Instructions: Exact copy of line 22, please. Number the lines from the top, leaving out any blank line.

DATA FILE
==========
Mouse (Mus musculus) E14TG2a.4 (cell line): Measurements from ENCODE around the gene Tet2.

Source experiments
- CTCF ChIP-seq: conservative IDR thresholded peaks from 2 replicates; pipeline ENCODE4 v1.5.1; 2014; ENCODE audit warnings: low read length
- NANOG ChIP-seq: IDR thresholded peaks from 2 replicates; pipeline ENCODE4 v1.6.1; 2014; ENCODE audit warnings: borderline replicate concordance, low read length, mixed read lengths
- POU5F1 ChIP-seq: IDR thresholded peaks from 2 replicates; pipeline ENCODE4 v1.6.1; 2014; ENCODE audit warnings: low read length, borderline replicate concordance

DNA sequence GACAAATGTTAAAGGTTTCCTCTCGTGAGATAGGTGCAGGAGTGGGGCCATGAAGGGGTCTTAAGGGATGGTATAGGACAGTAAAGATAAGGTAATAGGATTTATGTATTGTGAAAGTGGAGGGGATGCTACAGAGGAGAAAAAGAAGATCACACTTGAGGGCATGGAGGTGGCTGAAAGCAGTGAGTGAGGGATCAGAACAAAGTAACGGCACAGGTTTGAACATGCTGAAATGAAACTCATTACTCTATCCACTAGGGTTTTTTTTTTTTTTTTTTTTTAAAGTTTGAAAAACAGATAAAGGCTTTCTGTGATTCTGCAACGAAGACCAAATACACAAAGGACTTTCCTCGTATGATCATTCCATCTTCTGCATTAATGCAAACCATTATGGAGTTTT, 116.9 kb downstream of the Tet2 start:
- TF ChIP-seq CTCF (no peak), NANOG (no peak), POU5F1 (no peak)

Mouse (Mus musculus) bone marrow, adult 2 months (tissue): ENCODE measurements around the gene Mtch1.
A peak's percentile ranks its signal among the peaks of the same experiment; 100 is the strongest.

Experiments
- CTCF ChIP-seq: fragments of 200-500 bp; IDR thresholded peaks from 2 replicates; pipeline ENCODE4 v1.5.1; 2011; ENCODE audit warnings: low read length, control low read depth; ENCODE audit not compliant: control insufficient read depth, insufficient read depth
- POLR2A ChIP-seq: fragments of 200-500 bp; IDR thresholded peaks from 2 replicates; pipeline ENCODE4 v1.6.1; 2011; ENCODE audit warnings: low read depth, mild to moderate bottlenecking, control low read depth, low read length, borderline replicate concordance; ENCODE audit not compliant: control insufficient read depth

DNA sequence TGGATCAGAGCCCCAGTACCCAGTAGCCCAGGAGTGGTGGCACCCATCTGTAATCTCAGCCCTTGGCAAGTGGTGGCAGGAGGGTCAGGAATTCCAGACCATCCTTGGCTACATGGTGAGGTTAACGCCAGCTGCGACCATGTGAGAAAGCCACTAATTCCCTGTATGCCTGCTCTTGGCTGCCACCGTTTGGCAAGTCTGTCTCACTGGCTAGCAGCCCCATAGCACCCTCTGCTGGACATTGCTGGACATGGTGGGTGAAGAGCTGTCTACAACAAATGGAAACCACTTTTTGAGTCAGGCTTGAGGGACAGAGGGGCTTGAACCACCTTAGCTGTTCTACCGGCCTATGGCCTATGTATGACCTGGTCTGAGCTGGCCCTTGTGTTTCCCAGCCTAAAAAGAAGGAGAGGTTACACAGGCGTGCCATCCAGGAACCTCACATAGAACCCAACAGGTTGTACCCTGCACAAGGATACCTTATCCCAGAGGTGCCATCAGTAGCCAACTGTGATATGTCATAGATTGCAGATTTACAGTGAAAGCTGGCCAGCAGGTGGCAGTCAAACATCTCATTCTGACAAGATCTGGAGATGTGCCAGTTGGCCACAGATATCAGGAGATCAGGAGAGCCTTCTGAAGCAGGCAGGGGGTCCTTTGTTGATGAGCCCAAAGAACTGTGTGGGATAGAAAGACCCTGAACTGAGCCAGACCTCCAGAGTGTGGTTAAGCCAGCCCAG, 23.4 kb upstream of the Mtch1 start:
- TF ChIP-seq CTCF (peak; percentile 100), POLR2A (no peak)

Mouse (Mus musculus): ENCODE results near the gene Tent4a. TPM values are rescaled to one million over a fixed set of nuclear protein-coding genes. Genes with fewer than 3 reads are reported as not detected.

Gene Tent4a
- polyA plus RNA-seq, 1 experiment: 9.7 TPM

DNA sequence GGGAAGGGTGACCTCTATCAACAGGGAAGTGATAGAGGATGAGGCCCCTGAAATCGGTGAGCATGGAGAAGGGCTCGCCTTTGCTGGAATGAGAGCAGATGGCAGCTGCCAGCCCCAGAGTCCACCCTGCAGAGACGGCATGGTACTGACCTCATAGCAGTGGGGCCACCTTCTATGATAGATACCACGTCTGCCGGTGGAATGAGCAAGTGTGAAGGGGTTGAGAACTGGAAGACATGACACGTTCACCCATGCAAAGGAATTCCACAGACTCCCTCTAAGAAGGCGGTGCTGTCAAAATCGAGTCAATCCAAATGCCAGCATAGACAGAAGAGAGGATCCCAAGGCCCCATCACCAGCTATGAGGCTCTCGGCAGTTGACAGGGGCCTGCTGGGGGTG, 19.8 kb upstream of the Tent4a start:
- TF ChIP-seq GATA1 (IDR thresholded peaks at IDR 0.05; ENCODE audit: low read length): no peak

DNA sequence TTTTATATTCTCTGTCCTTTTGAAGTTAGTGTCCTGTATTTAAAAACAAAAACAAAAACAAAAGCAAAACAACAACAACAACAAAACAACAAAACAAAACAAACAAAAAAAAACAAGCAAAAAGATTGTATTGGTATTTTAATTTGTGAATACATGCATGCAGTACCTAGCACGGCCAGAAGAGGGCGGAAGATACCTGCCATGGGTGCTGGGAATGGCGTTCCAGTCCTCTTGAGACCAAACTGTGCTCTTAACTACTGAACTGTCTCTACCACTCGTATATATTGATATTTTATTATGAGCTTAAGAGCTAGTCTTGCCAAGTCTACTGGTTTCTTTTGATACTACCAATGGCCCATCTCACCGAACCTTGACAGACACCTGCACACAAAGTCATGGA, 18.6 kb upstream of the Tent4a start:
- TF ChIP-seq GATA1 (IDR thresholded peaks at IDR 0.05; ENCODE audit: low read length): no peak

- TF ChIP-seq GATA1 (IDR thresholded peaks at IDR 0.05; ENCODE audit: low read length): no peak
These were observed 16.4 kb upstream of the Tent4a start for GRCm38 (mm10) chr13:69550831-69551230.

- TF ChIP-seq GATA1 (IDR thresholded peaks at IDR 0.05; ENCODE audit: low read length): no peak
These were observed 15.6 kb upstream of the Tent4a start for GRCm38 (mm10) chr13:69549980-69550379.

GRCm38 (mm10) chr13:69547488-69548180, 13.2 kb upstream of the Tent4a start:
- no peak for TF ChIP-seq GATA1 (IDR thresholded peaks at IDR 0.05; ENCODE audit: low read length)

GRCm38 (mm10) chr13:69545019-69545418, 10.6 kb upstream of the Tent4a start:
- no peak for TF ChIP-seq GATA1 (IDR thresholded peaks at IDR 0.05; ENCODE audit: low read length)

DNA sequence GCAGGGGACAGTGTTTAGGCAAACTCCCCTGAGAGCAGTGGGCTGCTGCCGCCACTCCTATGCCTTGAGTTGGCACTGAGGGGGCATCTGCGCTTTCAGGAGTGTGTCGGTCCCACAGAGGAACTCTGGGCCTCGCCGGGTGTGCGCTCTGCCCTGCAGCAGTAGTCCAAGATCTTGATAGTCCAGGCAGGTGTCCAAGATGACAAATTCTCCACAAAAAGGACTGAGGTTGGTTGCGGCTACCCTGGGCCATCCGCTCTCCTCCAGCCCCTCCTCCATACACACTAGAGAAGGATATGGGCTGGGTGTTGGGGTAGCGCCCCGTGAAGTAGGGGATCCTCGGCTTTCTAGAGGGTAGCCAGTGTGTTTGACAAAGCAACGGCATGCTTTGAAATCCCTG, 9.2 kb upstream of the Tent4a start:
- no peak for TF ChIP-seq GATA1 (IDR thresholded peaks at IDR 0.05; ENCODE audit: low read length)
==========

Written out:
- TF ChIP-seq GATA1 (IDR thresholded peaks at IDR 0.05; ENCODE audit: low read length): no peak